The most important thing to note with this new MLB season format is the variety of games for fans to attend. For the first time in modern baseball history, all 30 MLB teams will play each other in the regular season. This is a result of MLB’s decision to put less of an emphasis on divisional play. Last season, MLB teams played their divisional opponents in 19 games each, totaling 76 divisional games. Since almost half of the season was against only four teams, MLB decided to expand the playing field for a more “balanced” schedule. However, that doesn’t mean that the season schedule will be perfectly balanced. In the 2023 season, 52 games will be played against divisional opponents and 64 against interleague opponents, totaling 116 games played. In order to be perfectly balanced, the MLB schedule would split the 162 total games down the middle to play 81 against their league and 81 against the other league.
Another unique aspect of the 2023 MLB season is the emphasis on interleague play. Before the 2023 season, teams would play 20 interleague games against their natural rivals and only one other division in the opposing league. Since all teams will now play each other, it gives MLB teams more opportunity to play for a wild card spot in the postseason, and it provides fans with more opportunities to see their favorite teams compete. As Chris Marinak, MLB chief operations and strategy officer said, “This new format creates more consistent opponent matchups as clubs compete for postseason berths, particularly in the recently expanded wild card round.”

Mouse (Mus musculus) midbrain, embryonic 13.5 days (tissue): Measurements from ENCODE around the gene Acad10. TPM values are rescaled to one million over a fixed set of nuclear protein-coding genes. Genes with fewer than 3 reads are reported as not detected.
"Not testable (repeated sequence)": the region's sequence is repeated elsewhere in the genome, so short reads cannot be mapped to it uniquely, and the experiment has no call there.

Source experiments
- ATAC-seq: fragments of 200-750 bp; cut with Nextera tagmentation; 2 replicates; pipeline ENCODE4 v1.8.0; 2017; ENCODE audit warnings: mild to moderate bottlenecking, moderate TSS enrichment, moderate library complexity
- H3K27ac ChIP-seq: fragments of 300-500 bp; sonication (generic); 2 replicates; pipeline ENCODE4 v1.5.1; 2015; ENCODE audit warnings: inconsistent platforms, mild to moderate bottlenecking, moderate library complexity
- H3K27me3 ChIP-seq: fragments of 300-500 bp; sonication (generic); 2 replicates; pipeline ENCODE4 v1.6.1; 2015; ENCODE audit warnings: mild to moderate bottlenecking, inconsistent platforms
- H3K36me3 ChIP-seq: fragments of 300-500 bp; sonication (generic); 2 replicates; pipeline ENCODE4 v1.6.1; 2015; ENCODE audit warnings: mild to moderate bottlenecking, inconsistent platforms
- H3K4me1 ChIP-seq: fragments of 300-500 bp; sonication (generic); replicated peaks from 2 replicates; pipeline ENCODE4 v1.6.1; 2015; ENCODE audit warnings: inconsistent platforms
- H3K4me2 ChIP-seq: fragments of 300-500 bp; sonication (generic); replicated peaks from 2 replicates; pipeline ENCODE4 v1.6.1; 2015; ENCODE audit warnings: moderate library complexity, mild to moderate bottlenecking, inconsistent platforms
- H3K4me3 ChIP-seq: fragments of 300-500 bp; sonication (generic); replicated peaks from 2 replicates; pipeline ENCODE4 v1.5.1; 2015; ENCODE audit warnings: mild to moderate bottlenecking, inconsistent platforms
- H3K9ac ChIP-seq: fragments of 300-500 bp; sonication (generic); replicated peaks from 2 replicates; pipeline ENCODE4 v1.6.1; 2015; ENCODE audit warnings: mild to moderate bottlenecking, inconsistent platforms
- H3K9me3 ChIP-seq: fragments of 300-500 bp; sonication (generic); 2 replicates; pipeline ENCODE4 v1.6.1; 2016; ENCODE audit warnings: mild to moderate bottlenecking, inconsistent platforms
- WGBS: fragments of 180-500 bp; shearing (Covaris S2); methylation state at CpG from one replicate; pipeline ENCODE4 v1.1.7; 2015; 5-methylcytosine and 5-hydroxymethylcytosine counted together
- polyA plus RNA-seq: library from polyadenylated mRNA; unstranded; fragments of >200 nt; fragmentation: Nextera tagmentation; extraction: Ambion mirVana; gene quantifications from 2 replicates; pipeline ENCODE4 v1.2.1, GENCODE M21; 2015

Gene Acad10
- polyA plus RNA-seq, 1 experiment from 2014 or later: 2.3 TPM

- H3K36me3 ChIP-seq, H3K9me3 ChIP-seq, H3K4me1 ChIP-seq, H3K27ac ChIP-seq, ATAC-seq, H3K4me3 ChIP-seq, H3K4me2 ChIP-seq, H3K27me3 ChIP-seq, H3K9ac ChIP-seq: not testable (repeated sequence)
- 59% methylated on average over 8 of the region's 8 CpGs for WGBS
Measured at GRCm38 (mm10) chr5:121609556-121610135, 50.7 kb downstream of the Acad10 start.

This is the first drastic change to the MLB schedule since the “unbalanced” schedule was implemented in 2001. With the previous schedule, teams would play between 16-20 games a season against their divisional opponents.
How Do the MLB Playoffs Work?
The MLB Postseason is separated by the two leagues, the National League and the American League. In each league, MLB Postseason spots are given to the winner of each division, as well as three wild card spots for the teams who didn’t win the division but have the best winning percentage. After a best-of-three Wild Card series, teams play in a best-of-five Divisional Round Series followed by a League Championship, which is a best-of-seven series. The winner of the American League and National League Championship series compete in a best-of-seven series known as the World Series.